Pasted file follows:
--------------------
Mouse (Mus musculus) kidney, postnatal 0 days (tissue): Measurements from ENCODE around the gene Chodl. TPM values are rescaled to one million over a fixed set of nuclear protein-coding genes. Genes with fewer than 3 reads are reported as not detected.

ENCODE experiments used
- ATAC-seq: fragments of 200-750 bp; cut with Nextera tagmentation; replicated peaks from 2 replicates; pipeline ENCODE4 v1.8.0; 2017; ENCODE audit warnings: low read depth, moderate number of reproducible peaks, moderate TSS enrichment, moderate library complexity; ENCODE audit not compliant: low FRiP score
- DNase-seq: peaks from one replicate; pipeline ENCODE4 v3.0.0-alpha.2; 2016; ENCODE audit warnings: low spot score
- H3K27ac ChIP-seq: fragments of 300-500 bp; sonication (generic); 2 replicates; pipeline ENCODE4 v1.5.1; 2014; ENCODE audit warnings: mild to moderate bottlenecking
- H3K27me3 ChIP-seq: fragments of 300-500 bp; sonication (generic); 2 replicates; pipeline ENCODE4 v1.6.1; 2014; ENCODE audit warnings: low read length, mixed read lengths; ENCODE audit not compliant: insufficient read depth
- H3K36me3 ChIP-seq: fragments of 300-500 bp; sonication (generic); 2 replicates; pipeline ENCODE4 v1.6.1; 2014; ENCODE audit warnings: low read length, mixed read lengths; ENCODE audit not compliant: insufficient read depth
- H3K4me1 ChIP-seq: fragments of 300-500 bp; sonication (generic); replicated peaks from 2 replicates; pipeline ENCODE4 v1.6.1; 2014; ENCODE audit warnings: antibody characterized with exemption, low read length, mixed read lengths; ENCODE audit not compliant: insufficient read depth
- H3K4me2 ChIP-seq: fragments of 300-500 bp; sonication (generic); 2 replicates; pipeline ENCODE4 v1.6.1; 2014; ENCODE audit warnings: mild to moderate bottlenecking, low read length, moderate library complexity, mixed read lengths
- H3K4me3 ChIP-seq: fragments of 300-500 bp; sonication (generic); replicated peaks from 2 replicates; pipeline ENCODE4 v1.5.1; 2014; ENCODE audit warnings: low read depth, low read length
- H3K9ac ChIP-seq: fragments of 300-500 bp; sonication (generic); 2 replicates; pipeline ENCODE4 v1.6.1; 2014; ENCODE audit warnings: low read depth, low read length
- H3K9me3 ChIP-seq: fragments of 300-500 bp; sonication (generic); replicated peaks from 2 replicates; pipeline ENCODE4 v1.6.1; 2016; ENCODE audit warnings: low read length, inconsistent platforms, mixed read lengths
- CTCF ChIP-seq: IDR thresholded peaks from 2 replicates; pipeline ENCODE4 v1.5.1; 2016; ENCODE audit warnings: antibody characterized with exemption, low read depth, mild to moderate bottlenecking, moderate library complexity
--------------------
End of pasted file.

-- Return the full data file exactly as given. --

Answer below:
Mouse (Mus musculus) kidney, postnatal 0 days (tissue): Measurements from ENCODE around the gene Chodl. TPM values are rescaled to one million over a fixed set of nuclear protein-coding genes. Genes with fewer than 3 reads are reported as not detected.

ENCODE experiments used
- ATAC-seq: fragments of 200-750 bp; cut with Nextera tagmentation; replicated peaks from 2 replicates; pipeline ENCODE4 v1.8.0; 2017; ENCODE audit warnings: low read depth, moderate number of reproducible peaks, moderate TSS enrichment, moderate library complexity; ENCODE audit not compliant: low FRiP score
- DNase-seq: peaks from one replicate; pipeline ENCODE4 v3.0.0-alpha.2; 2016; ENCODE audit warnings: low spot score
- H3K27ac ChIP-seq: fragments of 300-500 bp; sonication (generic); 2 replicates; pipeline ENCODE4 v1.5.1; 2014; ENCODE audit warnings: mild to moderate bottlenecking
- H3K27me3 ChIP-seq: fragments of 300-500 bp; sonication (generic); 2 replicates; pipeline ENCODE4 v1.6.1; 2014; ENCODE audit warnings: low read length, mixed read lengths; ENCODE audit not compliant: insufficient read depth
- H3K36me3 ChIP-seq: fragments of 300-500 bp; sonication (generic); 2 replicates; pipeline ENCODE4 v1.6.1; 2014; ENCODE audit warnings: low read length, mixed read lengths; ENCODE audit not compliant: insufficient read depth
- H3K4me1 ChIP-seq: fragments of 300-500 bp; sonication (generic); replicated peaks from 2 replicates; pipeline ENCODE4 v1.6.1; 2014; ENCODE audit warnings: antibody characterized with exemption, low read length, mixed read lengths; ENCODE audit not compliant: insufficient read depth
- H3K4me2 ChIP-seq: fragments of 300-500 bp; sonication (generic); 2 replicates; pipeline ENCODE4 v1.6.1; 2014; ENCODE audit warnings: mild to moderate bottlenecking, low read length, moderate library complexity, mixed read lengths
- H3K4me3 ChIP-seq: fragments of 300-500 bp; sonication (generic); replicated peaks from 2 replicates; pipeline ENCODE4 v1.5.1; 2014; ENCODE audit warnings: low read depth, low read length
- H3K9ac ChIP-seq: fragments of 300-500 bp; sonication (generic); 2 replicates; pipeline ENCODE4 v1.6.1; 2014; ENCODE audit warnings: low read depth, low read length
- H3K9me3 ChIP-seq: fragments of 300-500 bp; sonication (generic); replicated peaks from 2 replicates; pipeline ENCODE4 v1.6.1; 2016; ENCODE audit warnings: low read length, inconsistent platforms, mixed read lengths
- CTCF ChIP-seq: IDR thresholded peaks from 2 replicates; pipeline ENCODE4 v1.5.1; 2016; ENCODE audit warnings: antibody characterized with exemption, low read depth, mild to moderate bottlenecking, moderate library complexity